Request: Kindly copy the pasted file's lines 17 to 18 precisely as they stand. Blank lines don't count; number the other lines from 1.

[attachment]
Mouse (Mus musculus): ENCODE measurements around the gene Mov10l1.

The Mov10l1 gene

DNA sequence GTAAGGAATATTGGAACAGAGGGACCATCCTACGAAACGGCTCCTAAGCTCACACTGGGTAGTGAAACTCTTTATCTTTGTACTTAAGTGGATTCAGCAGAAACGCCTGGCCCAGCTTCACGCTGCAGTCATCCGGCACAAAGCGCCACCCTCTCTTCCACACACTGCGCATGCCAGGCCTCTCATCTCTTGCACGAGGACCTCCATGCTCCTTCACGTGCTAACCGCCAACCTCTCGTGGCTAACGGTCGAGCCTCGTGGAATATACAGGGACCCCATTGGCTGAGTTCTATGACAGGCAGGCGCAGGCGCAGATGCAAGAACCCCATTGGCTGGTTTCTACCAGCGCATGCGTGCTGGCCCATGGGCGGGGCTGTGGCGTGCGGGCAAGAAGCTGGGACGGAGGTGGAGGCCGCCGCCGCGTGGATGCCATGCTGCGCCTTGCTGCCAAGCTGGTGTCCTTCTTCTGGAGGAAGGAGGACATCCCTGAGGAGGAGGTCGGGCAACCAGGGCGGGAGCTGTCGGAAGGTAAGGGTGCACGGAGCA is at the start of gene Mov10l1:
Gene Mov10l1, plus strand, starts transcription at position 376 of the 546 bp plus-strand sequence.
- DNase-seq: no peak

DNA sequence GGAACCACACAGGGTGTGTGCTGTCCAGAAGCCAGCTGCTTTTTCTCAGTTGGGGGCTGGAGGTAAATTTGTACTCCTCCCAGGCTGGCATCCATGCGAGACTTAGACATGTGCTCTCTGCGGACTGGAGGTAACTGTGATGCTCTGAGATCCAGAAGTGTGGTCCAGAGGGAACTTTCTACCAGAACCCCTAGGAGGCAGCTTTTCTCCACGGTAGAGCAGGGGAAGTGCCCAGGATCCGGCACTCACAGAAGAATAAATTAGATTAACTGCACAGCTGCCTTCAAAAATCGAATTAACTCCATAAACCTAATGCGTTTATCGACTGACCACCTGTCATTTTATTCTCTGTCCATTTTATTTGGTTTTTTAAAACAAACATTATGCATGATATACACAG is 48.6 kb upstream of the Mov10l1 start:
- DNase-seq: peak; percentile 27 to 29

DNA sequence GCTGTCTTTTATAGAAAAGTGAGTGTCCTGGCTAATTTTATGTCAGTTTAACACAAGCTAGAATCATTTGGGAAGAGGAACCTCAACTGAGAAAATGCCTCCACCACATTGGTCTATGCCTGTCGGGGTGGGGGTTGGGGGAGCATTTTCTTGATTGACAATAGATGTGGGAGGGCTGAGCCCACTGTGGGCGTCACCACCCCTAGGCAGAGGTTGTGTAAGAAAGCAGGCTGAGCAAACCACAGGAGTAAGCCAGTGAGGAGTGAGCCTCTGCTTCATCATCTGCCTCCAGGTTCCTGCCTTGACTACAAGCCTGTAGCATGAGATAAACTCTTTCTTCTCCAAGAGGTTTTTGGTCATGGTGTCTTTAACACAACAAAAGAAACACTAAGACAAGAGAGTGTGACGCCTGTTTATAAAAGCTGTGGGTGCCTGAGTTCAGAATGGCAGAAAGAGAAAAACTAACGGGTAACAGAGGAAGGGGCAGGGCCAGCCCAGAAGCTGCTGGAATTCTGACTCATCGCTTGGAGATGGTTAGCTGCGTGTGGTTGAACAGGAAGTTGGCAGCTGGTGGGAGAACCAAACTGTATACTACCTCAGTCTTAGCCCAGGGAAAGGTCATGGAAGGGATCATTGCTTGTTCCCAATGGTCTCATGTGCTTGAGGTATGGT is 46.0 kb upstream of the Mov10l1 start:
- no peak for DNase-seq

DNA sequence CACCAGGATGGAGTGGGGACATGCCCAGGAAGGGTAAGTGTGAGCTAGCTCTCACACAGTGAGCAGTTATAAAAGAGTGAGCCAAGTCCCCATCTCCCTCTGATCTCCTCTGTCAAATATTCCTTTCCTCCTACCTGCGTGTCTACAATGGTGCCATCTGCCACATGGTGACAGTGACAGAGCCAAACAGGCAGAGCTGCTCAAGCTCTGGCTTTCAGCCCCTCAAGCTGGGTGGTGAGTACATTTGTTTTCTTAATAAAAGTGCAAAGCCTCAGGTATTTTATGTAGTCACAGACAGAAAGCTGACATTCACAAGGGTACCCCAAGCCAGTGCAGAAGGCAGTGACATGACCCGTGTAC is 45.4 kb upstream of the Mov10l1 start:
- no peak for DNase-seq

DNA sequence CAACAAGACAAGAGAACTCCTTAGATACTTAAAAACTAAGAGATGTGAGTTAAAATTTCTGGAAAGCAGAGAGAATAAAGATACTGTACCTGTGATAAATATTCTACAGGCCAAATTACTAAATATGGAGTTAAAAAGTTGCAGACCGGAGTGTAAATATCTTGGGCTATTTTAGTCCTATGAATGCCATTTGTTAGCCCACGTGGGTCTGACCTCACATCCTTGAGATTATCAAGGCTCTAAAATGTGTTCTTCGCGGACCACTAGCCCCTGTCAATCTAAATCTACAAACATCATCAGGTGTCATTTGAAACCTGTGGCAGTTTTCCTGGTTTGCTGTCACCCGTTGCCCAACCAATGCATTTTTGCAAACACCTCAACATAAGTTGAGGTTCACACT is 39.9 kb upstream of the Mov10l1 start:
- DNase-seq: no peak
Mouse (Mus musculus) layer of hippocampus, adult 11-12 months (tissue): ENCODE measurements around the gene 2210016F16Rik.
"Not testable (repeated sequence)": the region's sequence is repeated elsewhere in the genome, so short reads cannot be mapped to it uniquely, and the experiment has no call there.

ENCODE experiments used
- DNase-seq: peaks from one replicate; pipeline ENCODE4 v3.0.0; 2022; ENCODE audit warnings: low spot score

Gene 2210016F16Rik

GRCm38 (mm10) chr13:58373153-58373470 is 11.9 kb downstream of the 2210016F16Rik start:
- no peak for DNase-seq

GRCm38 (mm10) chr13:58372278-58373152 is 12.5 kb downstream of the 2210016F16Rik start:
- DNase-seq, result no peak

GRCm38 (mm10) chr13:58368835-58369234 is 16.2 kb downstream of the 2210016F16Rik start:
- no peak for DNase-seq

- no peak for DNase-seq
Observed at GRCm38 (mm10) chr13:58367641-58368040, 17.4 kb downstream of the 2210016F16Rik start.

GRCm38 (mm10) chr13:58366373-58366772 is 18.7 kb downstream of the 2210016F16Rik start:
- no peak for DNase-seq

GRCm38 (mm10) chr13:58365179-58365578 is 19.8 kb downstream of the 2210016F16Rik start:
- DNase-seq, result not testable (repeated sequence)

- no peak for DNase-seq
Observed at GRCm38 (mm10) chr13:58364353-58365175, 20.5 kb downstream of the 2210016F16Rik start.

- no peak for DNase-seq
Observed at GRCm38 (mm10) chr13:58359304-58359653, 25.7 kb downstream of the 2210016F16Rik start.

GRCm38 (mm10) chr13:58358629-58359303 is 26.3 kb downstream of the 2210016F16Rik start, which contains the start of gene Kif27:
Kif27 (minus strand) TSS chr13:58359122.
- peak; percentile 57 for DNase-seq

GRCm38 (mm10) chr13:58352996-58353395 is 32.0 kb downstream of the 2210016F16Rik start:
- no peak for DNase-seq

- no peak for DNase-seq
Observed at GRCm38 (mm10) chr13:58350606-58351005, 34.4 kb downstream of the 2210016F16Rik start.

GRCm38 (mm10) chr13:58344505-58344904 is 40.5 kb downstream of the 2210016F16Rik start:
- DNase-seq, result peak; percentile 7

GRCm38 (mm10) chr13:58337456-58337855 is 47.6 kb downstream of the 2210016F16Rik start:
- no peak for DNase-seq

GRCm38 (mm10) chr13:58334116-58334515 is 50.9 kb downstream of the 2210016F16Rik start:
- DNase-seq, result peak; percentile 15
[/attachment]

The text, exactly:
- DNase-seq: peaks from one replicate; pipeline ENCODE4 v3.0.0; 2022; ENCODE audit warnings: low spot score

Gene 2210016F16Rik